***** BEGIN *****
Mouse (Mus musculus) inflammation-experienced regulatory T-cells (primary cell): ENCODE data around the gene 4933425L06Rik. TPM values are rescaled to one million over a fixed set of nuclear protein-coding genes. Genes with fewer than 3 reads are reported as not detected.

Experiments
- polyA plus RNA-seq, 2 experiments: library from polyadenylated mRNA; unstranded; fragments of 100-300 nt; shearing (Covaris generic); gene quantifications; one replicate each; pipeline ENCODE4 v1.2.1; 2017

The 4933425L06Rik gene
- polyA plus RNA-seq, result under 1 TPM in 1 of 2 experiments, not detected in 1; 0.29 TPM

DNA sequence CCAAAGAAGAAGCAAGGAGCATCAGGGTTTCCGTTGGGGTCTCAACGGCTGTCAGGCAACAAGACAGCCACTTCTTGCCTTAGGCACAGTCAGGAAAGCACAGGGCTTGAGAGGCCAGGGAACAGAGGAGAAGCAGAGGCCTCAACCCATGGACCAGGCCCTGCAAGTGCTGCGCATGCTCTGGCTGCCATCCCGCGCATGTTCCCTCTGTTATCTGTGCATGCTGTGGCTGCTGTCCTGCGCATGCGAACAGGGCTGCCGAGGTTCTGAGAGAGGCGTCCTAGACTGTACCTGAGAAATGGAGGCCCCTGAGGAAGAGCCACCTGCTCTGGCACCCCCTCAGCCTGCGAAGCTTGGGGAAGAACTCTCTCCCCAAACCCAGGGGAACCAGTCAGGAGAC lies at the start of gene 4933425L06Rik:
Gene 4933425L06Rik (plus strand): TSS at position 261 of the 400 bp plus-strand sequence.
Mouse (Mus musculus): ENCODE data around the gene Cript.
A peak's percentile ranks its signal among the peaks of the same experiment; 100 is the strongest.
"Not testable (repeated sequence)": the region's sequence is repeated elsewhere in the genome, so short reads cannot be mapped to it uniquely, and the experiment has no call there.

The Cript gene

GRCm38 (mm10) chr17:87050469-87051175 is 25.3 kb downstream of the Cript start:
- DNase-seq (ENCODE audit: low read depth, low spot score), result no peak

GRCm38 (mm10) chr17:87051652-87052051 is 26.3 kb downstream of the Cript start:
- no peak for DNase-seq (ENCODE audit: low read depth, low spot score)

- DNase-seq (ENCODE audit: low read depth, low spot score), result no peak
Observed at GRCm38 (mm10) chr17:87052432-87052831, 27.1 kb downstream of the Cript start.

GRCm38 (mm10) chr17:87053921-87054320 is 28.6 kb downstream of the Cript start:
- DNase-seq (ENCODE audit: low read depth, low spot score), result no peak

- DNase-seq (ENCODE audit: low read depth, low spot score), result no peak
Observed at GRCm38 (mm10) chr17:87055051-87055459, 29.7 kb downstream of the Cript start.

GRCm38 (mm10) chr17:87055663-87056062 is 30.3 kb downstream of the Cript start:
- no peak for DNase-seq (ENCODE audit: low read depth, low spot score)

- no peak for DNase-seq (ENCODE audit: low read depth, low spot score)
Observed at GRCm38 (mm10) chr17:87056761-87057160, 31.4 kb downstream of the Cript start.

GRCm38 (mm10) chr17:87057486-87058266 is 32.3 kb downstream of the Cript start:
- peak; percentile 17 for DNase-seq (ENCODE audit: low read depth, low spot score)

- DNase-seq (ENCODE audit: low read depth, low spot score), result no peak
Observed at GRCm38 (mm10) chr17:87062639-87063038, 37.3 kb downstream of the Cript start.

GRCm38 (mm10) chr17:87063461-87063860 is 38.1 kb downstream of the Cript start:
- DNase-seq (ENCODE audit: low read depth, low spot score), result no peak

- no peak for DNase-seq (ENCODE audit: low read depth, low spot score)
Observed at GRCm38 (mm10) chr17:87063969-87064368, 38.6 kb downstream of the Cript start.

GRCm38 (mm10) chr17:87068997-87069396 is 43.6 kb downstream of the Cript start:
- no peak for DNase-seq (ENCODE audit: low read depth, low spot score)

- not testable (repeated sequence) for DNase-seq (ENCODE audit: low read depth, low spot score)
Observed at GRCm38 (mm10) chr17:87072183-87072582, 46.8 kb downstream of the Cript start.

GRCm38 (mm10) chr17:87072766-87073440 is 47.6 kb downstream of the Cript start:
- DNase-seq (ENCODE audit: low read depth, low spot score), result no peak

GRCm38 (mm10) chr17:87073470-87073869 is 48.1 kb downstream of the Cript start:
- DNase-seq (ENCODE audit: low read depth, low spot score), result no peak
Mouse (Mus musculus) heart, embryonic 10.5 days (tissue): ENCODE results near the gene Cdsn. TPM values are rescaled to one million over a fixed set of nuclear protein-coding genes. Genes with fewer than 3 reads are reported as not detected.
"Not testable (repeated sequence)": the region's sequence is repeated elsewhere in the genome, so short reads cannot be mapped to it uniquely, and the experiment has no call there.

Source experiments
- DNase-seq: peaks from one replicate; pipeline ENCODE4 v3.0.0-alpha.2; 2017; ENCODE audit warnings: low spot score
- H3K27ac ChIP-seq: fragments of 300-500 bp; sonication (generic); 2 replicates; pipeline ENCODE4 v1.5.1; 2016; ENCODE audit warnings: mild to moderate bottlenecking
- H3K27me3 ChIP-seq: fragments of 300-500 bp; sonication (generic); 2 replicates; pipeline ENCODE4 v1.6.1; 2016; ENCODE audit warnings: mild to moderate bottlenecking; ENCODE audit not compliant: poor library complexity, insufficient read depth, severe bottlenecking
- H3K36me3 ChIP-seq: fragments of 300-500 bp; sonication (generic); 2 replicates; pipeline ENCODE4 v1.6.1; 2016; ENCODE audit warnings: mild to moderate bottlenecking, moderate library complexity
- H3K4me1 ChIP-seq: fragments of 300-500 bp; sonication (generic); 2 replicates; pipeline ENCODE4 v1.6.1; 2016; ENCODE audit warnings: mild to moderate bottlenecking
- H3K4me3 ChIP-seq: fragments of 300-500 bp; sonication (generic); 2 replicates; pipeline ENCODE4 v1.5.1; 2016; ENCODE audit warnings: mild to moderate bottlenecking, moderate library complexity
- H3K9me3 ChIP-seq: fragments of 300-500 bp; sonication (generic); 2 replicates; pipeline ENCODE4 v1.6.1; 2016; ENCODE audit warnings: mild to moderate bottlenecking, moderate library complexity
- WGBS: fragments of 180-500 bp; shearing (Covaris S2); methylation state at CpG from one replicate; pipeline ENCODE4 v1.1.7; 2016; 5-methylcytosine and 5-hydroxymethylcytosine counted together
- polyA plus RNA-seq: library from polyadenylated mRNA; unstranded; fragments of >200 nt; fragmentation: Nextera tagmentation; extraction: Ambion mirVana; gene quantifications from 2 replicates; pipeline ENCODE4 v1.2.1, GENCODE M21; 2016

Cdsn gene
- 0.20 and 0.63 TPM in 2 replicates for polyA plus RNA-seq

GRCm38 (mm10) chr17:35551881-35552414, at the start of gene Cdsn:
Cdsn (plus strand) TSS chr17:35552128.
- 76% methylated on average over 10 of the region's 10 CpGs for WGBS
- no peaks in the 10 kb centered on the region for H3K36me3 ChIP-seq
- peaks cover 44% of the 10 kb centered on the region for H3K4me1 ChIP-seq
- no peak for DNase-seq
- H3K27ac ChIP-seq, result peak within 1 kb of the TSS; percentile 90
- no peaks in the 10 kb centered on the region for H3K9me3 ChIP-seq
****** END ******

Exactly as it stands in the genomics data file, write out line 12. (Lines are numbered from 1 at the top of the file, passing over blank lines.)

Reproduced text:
GRCm38 (mm10) chr17:87050469-87051175 is 25.3 kb downstream of the Cript start: